It really wasn't Tony's day, bless him. He must have wished he'd never had to pick us up this morning - though of course he did not know what was ahead of him when he turned upon our doorstep, extra large wheelchair and
his usual beaming smile at the ready.
All started well, the wheelchair with Mr B on board was loaded onto the Dial-a-Ride van and I scrambled in at the side door, with the walking frame and large Tesco's
carrier bag containing all we needed for our morning at Guild Care. I'd even remembered to pack the bag yesterday which proves something but I know not what.
The traffic was busy so Tony took the scenic
route via the sea-front. "It's just like the Mediterranean!" I exclaimed, gazing out at the blue sky, even bluer sea and the palm trees waving - or whatever it is palm trees do - in the breeze. Neither Mr B nor Tony commented on this; I rather think they both
felt I was being a trifle fanciful. Mr B, of course, having lived with me for so long, is used to my flights of fancy while Tony Is growing accustomed to me after just three weeks' acquaintance.
turned into the narrow road leading to the Guild Care Centre, only to find our way completely blocked by a lorry and skip being loaded with what looked like tons upon tons of rubbish generated by a complete house renovation. The filling of the skip was clearly
going to take some time. Poor Tony was looking harassed, Mr B was getting cross. Me, I said I'd just skip (for want if a better word) up the road and tell sweet Claire, who was expecting us, that we would be a little late but would be with her, Skip
Willing, as soon as possible.
I wonder who who decided to call a skip, a skip? It's such a jolly name, don't you think, and nit in the least appropriate. Do you remember me telling you about
how I introduced a new seagull / Downs logo to the Council where I worked. The previous logo, chosen apparently as a result of a competition among staff, was a five sided figure which was always described as "The Skip" bearing, as it did, an uncanny resemblance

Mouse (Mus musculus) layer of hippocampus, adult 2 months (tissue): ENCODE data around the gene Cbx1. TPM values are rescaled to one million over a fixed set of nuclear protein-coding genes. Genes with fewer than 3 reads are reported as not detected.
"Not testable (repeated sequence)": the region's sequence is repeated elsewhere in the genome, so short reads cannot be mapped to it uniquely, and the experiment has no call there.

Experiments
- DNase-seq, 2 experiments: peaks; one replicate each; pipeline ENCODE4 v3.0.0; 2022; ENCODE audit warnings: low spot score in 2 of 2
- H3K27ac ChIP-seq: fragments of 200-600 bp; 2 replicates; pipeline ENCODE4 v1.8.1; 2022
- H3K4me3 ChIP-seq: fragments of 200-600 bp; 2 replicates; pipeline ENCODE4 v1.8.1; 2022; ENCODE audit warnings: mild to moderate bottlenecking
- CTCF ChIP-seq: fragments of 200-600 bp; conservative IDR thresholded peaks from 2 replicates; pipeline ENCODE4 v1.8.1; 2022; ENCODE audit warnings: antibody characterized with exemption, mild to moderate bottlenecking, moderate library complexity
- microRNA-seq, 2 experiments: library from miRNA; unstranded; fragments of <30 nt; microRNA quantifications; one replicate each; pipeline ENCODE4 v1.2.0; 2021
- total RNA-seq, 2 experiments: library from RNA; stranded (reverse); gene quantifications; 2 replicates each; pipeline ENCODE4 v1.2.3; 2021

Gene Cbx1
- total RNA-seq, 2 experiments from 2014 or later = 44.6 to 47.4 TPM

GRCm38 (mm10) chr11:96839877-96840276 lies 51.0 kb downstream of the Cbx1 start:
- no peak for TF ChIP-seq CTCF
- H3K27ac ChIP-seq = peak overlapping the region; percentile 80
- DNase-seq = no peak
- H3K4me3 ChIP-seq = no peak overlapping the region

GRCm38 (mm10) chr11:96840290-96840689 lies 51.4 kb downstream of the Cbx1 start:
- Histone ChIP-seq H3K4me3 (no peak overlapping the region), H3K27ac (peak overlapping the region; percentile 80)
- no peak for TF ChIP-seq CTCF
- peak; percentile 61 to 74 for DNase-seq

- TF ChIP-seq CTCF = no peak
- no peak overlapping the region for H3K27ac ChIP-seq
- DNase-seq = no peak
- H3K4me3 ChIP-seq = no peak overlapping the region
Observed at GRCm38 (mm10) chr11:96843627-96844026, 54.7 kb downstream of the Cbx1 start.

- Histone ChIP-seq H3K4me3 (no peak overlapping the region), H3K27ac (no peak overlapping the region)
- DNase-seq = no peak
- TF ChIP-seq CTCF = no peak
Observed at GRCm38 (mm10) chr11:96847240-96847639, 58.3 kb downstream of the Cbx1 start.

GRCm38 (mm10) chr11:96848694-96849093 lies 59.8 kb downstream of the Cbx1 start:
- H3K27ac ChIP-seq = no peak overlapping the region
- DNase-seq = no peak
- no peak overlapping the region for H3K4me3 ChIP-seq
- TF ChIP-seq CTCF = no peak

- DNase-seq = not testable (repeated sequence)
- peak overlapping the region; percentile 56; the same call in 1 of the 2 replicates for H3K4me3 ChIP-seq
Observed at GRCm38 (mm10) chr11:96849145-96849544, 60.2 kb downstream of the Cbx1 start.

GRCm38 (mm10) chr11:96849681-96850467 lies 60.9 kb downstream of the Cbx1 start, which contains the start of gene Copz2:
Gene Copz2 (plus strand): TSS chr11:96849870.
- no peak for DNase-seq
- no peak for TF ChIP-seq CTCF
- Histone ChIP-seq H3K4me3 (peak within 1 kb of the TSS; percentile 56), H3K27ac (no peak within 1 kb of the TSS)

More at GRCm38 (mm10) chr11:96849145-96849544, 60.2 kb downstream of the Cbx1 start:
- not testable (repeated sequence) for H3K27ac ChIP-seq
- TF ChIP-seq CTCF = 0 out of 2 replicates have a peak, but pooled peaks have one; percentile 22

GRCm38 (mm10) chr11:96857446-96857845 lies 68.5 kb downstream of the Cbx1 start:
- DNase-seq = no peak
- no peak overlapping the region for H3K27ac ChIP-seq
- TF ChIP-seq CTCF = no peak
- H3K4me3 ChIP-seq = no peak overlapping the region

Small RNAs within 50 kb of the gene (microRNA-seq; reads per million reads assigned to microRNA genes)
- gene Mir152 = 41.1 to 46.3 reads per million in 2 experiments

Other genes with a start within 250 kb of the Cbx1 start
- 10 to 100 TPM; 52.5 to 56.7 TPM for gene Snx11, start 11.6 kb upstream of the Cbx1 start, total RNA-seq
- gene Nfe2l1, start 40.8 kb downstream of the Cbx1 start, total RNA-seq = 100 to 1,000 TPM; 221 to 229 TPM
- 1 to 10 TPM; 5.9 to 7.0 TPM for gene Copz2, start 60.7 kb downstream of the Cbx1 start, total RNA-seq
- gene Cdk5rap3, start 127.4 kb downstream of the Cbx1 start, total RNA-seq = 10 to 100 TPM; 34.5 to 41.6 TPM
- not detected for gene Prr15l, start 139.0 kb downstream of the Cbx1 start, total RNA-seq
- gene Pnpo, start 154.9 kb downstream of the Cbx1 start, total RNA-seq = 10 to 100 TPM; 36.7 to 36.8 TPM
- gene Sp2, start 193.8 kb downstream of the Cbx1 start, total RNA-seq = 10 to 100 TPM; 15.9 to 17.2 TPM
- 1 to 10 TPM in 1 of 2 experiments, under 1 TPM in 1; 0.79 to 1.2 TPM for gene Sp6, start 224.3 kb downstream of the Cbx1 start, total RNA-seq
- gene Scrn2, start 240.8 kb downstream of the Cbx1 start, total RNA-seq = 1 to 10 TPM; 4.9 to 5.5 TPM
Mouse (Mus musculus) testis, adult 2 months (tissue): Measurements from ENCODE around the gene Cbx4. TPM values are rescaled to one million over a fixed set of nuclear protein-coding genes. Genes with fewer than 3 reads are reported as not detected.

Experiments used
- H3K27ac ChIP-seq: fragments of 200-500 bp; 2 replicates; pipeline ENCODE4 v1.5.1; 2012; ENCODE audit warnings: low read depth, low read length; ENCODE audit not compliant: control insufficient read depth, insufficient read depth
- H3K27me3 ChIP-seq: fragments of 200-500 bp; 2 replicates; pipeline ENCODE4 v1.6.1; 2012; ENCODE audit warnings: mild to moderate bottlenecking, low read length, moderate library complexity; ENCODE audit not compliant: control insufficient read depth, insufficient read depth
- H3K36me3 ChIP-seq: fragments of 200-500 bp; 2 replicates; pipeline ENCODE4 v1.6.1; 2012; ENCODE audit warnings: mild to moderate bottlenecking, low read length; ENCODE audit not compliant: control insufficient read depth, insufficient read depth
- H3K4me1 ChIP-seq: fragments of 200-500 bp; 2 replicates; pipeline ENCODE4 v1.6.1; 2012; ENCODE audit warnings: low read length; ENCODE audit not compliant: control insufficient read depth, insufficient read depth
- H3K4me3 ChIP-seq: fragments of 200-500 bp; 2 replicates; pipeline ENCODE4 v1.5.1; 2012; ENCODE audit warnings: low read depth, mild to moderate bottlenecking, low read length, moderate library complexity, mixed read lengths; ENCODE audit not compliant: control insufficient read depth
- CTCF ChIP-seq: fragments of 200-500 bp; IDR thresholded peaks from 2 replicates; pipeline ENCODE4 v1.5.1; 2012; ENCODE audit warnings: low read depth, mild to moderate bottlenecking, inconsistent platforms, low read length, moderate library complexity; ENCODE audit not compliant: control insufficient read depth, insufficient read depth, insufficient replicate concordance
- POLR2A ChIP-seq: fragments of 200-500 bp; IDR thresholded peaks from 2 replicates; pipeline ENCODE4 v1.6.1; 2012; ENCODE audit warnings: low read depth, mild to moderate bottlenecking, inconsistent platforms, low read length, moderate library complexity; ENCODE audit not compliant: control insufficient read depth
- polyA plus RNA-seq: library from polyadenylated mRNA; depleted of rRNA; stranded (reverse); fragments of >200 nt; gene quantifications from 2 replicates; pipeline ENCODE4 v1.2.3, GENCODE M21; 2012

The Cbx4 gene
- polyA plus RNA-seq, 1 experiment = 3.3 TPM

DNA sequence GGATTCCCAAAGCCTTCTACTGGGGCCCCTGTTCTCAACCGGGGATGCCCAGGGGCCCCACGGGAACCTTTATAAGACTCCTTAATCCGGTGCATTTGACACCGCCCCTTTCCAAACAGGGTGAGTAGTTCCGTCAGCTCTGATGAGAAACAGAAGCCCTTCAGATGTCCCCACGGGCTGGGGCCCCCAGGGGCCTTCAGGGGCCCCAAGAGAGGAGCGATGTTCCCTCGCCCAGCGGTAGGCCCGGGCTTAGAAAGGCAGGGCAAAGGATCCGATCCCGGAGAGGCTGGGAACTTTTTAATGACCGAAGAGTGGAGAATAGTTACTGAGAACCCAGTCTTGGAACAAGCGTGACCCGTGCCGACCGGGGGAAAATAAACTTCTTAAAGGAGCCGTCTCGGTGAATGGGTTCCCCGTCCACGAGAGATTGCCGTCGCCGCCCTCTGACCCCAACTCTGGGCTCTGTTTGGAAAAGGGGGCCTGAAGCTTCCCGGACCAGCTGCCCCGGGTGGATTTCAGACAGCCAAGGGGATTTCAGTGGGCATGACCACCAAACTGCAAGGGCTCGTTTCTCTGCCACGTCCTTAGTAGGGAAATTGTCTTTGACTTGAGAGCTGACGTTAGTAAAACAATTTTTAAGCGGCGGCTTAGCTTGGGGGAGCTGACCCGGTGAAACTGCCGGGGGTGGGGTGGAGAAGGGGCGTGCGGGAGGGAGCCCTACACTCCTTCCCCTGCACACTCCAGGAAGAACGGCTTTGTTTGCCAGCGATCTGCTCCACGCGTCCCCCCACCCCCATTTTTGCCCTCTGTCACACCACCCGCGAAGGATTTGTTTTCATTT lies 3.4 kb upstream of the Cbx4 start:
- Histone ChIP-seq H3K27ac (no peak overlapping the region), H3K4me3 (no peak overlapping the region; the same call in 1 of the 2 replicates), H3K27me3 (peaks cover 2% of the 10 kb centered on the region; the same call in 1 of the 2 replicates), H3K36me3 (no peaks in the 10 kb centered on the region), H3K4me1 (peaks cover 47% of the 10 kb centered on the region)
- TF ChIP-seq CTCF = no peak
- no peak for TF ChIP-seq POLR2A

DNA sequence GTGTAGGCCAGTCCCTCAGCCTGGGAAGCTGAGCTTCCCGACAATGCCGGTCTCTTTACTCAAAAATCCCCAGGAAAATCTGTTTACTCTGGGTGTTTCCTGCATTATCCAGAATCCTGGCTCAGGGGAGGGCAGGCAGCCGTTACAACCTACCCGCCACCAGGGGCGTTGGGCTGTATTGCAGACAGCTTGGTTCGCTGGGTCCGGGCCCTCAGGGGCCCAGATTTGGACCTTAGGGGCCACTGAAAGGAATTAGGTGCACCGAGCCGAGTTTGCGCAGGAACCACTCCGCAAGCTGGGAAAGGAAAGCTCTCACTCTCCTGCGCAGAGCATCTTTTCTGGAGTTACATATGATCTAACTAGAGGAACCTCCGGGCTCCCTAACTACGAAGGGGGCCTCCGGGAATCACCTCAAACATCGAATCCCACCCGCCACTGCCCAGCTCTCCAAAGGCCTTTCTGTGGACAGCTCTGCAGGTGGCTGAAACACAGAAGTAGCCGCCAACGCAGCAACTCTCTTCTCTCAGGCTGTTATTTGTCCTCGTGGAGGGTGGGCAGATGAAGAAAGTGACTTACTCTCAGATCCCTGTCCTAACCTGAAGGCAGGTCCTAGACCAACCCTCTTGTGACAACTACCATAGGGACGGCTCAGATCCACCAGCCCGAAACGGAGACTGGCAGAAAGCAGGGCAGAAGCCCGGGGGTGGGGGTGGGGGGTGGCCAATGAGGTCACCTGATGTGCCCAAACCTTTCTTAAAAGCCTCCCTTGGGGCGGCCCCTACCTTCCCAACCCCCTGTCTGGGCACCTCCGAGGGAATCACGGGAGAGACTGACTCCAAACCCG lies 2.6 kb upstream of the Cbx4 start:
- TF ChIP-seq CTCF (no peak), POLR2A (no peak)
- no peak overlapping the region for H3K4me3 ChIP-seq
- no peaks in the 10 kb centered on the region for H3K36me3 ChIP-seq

to the object blocking our way this morning.
Eventually we made it, by dint of decanting Mr B and wheelchair from the van and trundling the last hundred yards or so to the centre. Mr B was remarkably
cheery when he met Claire but then he does like to put on the charm when called for. Or even when not called for.
You might well be thinking that was enough for one day - but when we emerged from the
centre ready for our homeward trip, poor Tony couldn't get the ramp to work. "Must be the battery," I suggested, sagely, having had plenty of experience of flat batteries of late, as regular readers well know. Gary, the manager of Dial-a-Ride, came out to
see what was going on just in time to hear my Not So Very Expert Diagnosis. It couldn't be the battery, he insisted, because the van had only just that morning been returned from being tested. Maybe it was sulking, I thought, but I didn't voice the thought
for fear of being fanciful. Again.
After a brief conflab it was decided that we should be conveyed home by a different vehicle, driven by a different driver as poor Tony was already running late for
his next pick-up. The new driver told me cheerily that he was new to the area so didn't know exactly where he was going but was sure I would be able to direct him. Mr B harrumphed from the back of the van as if to say "You'll be lucky, mate!"
You will be pleased to hear that our journey home was completely uneventful. What a shame Tony wasn't with us, it might have made him feel so much better. After all, don't we all have mornings when nothing goes right?
The kind of mornings you just wish you could, well, skip over...